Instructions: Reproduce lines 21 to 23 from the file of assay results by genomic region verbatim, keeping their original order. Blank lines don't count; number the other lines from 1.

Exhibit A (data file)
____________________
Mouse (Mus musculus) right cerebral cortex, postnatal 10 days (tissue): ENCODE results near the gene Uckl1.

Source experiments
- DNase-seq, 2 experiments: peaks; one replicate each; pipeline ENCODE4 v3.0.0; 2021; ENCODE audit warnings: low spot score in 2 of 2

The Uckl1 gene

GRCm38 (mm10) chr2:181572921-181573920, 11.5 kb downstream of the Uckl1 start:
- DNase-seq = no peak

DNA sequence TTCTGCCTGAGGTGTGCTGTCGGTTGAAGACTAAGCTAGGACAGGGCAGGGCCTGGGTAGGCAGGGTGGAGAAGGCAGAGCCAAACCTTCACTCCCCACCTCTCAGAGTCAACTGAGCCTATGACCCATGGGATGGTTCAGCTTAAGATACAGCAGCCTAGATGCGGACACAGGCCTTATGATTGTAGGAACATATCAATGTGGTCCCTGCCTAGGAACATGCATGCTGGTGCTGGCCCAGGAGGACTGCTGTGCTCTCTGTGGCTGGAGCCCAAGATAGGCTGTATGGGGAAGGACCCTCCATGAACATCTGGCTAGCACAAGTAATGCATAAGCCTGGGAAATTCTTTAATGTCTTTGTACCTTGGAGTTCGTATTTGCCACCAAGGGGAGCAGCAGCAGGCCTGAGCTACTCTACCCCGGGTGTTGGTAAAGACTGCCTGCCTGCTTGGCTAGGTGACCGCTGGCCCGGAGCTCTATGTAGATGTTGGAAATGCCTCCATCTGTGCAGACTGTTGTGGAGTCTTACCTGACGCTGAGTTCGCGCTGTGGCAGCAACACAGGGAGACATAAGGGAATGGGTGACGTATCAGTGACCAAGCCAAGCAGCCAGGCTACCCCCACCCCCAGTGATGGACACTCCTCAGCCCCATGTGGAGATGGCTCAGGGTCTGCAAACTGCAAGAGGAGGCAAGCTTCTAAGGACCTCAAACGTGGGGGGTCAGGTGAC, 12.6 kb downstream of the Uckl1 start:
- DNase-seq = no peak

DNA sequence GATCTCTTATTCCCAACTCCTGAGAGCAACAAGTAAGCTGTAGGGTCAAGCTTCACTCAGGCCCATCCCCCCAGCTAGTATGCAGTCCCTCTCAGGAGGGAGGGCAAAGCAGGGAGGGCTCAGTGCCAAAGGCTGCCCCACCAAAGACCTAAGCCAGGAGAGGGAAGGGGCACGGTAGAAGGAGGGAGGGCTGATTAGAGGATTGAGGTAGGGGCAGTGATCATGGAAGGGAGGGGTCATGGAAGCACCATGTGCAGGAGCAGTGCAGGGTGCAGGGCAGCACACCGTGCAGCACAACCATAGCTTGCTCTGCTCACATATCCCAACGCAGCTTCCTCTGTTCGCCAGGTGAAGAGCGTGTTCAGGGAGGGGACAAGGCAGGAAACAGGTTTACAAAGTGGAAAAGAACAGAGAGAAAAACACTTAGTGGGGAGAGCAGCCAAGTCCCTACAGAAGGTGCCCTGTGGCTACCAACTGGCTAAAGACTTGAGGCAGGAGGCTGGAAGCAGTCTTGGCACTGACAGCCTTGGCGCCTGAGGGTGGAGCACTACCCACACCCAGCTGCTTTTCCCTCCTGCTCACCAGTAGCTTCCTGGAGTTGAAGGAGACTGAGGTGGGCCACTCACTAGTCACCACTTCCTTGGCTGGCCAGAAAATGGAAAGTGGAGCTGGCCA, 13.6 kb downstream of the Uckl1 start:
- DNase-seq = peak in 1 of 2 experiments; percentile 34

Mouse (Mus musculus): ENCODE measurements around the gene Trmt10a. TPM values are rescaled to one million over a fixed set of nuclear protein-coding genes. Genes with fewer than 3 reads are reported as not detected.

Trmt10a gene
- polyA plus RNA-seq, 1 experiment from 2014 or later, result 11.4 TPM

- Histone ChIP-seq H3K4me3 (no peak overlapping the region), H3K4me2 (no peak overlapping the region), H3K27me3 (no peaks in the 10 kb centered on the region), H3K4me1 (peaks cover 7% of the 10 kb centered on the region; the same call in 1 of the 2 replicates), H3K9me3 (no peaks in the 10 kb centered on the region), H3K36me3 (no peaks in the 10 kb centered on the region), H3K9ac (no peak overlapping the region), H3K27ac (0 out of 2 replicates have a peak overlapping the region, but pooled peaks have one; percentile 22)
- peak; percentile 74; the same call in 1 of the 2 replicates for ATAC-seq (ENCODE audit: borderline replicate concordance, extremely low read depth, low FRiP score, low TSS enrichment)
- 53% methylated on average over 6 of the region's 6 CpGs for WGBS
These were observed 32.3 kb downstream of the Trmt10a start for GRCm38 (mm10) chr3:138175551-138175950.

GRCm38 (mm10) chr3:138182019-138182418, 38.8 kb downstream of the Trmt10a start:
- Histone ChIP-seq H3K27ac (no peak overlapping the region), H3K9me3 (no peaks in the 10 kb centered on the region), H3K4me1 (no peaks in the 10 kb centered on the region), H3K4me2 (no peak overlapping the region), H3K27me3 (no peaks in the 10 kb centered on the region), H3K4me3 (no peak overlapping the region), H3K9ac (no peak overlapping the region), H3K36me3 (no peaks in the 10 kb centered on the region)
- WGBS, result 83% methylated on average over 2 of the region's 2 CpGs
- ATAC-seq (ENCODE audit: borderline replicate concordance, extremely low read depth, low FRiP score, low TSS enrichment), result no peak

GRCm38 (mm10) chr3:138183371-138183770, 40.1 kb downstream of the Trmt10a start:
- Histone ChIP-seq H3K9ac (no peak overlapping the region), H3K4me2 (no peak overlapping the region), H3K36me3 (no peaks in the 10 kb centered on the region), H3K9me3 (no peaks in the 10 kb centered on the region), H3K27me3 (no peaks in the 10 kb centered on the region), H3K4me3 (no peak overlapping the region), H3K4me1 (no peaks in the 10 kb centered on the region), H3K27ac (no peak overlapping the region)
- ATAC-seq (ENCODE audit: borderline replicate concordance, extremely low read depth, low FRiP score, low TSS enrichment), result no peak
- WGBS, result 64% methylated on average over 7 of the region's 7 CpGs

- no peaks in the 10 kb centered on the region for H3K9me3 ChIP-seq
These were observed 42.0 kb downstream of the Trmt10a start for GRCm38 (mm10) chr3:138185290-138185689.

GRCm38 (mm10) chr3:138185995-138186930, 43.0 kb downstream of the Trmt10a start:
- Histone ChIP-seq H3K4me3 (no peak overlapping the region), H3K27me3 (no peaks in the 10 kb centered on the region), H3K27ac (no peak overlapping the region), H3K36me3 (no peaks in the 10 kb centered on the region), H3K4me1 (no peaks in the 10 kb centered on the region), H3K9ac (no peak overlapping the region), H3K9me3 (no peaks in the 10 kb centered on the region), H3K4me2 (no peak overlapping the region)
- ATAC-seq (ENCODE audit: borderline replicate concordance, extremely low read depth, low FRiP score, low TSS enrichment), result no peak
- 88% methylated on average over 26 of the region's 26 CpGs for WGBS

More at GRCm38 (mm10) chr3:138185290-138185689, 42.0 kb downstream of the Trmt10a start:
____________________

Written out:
- ATAC-seq (ENCODE audit: borderline replicate concordance, extremely low read depth, low FRiP score, low TSS enrichment), result no peak

GRCm38 (mm10) chr3:138183371-138183770, 40.1 kb downstream of the Trmt10a start:
- Histone ChIP-seq H3K9ac (no peak overlapping the region), H3K4me2 (no peak overlapping the region), H3K36me3 (no peaks in the 10 kb centered on the region), H3K9me3 (no peaks in the 10 kb centered on the region), H3K27me3 (no peaks in the 10 kb centered on the region), H3K4me3 (no peak overlapping the region), H3K4me1 (no peaks in the 10 kb centered on the region), H3K27ac (no peak overlapping the region)